“Death Rays of the Cosmos” –Past and Future Extinction by Gamma Ray Burst (WATCH Today’s ‘Galaxy’ Stream)

 
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If a gamma ray sweeps over a planet, all complex life could be annihilated. Gamma ray bursts where more common in the past, and could have prevented intelligent life from evolving in the Milky Way (and other galaxies) for billions of years. But they are still occurring, and still a potential life-destroying threat.


NASA's Swift Satellite rocketed into orbit in November 2004 studies gamma-ray bursts (GRBs) — the biggest and most violent and mysterious explosions in the cosmos. Swift was designed to solve the 35-year-old mystery of the origin of GRBs, which scientists think are the birth cries of black holes.

 

 

The spacecraft's "burst-o-meter" cataloged GRBs caused when massive stars implode to form black holes releasing a massive spray of deadly energy in the form of electrically charged particles directed along pairs of oppositely oriented narrow beams that in turn generate intense gamma ray radiation that paint the Milky Way in arcs, like a cosmic death beam as the black hole rotates.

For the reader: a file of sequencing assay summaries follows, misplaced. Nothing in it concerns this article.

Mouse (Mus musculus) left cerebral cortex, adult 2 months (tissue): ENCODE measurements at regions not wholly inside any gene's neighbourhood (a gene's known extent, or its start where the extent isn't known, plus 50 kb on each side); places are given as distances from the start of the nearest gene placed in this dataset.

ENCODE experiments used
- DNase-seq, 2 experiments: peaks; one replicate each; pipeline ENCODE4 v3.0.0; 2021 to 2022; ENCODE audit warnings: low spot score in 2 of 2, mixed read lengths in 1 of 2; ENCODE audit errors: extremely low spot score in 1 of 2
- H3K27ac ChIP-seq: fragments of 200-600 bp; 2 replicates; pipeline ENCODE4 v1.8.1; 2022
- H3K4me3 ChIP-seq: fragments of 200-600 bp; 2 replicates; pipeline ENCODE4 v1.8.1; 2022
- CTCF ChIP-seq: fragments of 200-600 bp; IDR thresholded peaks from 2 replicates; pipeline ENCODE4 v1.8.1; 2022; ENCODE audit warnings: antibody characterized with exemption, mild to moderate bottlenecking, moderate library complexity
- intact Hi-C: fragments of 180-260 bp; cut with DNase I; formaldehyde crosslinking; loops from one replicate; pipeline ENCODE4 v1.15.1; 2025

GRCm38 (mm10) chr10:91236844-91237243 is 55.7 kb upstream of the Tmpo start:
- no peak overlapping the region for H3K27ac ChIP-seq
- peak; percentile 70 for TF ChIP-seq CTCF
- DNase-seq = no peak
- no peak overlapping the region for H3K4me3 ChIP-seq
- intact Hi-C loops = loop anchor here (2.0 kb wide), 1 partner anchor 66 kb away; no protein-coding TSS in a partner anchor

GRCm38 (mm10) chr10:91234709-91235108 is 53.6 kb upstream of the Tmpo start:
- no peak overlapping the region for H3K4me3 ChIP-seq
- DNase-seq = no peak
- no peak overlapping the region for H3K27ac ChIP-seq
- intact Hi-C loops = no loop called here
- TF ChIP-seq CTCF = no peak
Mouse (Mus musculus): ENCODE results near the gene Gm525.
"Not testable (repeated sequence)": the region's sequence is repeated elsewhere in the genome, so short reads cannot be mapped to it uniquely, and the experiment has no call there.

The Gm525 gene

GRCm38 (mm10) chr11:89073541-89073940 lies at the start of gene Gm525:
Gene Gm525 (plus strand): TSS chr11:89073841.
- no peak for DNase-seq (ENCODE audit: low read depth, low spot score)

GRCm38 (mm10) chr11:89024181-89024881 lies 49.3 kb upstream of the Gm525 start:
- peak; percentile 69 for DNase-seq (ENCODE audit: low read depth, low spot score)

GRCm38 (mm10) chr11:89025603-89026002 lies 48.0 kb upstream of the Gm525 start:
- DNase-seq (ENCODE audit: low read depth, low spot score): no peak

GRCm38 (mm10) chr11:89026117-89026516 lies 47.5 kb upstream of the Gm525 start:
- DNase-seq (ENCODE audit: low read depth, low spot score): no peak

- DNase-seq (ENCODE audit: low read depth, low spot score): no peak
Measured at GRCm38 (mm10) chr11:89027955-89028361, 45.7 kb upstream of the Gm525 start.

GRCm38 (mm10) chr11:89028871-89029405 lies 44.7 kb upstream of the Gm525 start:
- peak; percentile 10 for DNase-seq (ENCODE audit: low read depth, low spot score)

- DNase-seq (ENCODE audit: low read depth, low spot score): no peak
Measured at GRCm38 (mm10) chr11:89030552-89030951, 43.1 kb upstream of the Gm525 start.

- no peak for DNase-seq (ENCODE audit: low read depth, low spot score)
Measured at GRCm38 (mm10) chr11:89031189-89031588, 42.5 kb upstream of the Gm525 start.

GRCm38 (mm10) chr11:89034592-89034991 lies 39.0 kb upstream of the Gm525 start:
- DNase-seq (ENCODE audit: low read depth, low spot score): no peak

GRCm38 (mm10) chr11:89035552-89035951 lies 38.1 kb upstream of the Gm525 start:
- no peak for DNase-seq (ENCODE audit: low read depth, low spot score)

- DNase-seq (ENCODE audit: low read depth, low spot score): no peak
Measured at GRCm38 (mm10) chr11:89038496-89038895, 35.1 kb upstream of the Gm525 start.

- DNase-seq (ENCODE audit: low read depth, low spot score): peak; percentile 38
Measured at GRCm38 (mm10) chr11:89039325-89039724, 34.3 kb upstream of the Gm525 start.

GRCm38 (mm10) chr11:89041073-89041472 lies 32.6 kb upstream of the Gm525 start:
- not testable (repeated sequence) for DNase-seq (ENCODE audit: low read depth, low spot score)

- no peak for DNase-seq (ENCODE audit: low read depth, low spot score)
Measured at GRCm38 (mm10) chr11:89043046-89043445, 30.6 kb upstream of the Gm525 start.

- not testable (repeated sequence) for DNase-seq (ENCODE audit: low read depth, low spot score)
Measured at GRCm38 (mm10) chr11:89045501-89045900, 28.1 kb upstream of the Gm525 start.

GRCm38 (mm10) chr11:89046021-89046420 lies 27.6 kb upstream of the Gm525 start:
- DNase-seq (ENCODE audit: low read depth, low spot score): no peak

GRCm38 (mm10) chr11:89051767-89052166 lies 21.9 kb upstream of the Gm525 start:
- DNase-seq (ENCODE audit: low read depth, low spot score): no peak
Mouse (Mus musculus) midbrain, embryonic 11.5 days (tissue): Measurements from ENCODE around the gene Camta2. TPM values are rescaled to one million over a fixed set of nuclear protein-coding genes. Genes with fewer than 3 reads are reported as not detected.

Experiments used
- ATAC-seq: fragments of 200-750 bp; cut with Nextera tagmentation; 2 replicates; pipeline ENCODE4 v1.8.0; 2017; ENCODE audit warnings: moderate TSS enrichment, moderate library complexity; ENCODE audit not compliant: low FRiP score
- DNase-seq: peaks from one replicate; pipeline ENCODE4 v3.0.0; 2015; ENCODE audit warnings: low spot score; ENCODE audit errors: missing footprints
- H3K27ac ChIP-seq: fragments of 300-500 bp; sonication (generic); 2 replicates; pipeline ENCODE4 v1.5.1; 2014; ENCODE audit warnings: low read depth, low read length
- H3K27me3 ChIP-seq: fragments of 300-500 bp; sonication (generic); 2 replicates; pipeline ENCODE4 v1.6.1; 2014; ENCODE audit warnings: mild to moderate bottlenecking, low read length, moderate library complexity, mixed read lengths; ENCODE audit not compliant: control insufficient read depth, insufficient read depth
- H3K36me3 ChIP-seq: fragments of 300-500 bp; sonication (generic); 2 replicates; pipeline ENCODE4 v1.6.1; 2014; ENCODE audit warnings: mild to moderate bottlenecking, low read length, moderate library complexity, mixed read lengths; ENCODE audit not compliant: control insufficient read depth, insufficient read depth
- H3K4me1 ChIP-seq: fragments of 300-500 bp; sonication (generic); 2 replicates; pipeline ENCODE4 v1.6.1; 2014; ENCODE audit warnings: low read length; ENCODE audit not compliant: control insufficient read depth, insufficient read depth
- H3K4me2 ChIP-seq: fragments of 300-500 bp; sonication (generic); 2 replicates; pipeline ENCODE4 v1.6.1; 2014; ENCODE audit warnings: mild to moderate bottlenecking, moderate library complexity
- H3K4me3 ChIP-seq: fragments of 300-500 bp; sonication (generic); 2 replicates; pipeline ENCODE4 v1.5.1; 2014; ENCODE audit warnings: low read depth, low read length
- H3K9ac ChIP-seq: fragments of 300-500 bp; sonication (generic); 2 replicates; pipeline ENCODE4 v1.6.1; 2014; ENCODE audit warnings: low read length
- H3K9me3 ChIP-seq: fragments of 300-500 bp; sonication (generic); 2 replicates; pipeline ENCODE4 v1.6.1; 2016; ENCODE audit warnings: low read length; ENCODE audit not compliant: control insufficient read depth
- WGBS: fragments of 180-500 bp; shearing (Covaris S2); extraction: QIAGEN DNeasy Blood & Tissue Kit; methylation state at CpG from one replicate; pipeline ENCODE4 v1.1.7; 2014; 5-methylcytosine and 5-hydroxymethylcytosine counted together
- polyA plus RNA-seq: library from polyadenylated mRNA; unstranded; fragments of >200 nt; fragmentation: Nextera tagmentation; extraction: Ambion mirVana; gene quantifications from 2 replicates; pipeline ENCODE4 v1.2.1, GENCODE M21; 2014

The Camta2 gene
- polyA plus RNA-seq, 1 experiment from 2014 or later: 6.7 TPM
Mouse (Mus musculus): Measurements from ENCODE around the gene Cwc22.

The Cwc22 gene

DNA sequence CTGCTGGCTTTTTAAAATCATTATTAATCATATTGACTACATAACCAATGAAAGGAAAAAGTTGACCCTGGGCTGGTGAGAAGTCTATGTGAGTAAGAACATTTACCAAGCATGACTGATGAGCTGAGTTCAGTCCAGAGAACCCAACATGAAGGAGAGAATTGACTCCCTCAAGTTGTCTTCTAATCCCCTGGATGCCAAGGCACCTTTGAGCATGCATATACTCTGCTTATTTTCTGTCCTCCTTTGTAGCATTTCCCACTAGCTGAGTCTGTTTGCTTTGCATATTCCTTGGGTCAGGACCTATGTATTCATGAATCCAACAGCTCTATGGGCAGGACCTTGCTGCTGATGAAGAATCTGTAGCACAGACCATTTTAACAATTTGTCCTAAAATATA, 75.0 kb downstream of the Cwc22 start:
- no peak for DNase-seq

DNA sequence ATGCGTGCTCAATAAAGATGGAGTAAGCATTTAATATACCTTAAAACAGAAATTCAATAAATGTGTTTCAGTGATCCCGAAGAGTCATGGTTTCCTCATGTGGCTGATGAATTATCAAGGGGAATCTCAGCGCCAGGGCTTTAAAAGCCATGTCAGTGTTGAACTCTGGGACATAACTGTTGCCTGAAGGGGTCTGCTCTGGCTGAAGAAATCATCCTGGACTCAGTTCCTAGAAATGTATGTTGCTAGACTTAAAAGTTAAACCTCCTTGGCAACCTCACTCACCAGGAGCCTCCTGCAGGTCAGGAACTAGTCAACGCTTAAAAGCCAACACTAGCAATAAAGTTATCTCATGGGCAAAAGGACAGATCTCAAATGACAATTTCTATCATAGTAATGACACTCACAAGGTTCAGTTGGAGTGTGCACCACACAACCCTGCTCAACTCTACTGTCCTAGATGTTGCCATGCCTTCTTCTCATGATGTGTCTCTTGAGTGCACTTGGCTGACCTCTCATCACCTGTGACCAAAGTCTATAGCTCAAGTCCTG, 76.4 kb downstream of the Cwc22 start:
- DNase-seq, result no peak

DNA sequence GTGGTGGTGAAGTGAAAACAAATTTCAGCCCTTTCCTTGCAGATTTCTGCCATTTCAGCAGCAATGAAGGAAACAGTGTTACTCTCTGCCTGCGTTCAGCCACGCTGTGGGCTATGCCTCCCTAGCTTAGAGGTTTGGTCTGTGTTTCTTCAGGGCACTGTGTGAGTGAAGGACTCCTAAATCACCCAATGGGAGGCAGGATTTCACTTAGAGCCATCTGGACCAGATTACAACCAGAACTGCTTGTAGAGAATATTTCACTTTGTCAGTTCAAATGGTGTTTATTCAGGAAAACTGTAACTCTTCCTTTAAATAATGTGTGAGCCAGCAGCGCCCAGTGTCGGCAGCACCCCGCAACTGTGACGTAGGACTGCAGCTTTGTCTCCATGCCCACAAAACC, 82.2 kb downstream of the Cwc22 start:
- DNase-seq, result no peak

The Swift satellite's discoveries range from a nearby nascent supernova to a blast so far away that it happened when our universe was only 5 percent of its present age.

The Daily Galaxy via NASA Swift https://www.nasa.gov/mission_pages/swift/main and PBS

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